Galileo provides ranging signals in three different frequency bands, enabling single- and dual- frequency positioning for users equipped with suitable receivers. The receivers may be single frequency (SF) or double frequency (DF). SF receivers extract navigation information from any of the three frequencies (E1, E5a and E5b) while a DF receiver extracts information from a combination of E1 and E5a or E1 and E5b. A DF solution allows compensation of the ionospheric errors, thus provides better performance to the user. How the receiver understands the Galileo OS signals is explained in the Galileo OS Signal In Space Interface Control Document (OS SIS ICD).

Figure 1: Galileo OS positioning and timing service

Galileo Search and Rescue (SAR)

Galileo offers a significant contribution to the Search and Rescue service (SAR), an international life-saving service managed by COSPAS-SARSAT. Contribution from Galileo to SAR service is twofold. In the first place, Galileo satellites re-transmit distress alert signals from SAR beacons to the corresponding rescue centers in ground. This is crucial for a fast detection of distress beacons.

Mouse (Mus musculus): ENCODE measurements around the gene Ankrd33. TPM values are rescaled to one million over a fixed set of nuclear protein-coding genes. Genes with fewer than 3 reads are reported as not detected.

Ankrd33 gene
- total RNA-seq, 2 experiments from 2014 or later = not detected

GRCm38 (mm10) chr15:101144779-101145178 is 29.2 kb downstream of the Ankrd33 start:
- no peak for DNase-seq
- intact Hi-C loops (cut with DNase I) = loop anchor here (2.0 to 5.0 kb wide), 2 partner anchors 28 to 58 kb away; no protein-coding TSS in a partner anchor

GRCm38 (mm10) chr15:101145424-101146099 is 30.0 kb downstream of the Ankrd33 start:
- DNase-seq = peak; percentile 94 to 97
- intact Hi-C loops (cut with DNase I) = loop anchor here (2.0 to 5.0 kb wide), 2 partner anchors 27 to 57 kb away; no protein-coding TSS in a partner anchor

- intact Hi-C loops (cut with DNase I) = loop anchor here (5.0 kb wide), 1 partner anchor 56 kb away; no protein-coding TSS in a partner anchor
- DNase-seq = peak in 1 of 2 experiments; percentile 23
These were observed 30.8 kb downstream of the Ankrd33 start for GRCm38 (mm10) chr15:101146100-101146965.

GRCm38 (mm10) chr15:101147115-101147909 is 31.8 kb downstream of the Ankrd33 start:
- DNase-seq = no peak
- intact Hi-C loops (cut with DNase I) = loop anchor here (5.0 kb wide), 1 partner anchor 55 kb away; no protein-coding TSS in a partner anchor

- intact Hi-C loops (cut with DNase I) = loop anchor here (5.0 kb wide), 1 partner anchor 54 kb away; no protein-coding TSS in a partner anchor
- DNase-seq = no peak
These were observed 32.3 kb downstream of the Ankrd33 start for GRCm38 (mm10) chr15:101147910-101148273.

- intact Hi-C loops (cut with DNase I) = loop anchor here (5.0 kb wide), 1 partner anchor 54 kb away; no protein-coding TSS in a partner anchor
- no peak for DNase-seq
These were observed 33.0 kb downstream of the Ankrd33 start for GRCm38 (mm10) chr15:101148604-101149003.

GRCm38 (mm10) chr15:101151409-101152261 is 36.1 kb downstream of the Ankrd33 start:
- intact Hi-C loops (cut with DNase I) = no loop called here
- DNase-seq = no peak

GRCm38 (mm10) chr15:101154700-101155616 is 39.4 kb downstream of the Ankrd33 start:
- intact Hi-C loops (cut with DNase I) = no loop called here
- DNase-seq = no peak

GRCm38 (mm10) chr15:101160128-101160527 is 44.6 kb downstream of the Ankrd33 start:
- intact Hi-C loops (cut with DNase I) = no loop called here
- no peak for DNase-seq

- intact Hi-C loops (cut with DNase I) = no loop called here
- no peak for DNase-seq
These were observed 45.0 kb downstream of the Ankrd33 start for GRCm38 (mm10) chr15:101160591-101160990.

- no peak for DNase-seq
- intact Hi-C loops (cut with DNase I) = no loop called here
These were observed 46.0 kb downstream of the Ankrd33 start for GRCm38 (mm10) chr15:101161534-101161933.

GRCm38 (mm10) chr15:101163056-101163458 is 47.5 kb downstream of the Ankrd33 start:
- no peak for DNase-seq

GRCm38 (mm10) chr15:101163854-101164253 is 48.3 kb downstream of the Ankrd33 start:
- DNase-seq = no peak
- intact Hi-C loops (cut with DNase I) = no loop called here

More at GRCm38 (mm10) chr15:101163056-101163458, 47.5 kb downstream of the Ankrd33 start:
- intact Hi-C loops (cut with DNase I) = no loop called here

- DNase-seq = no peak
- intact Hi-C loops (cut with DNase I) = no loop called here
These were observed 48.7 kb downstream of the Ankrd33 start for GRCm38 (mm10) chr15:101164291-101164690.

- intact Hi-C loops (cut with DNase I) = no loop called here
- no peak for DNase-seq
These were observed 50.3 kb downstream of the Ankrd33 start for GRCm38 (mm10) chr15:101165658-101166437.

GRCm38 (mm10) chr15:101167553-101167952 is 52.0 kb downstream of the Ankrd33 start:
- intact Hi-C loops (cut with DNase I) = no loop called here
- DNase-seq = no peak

On the second place, with the Galileo Return link service, Galileo will also provide a return signal, letting people know that their signal has been received. This acknowledge message reduces the stress of people while they wait for the rescue team.

 

Figure 2: Galileo contribution to COSPAS-SARSAT

2.3 Future Galileo Services

Once fully deployed, Galileo will offer two new services: Galileo Open Service Navigation Message Authentication (OSNMA), which will allow users to authenticate Galileo navigation messages and Galileo High Accuracy Service (HAS), which will offer orbit and clock corrections to be processed by users‘ receivers and obtain decimeter accuracies.

2.4 Galileo in Geomatics

Geomatics professionals are already benefitting from using EGNSS in a multi-constellation and multi-frequency environment, providing higher availability, continuity and better results in harsh conditions. This is the result of new developments in receiver technologies, evolution in terms of price and usability and proliferation of augmentation services which are diverse, accurate and profitable.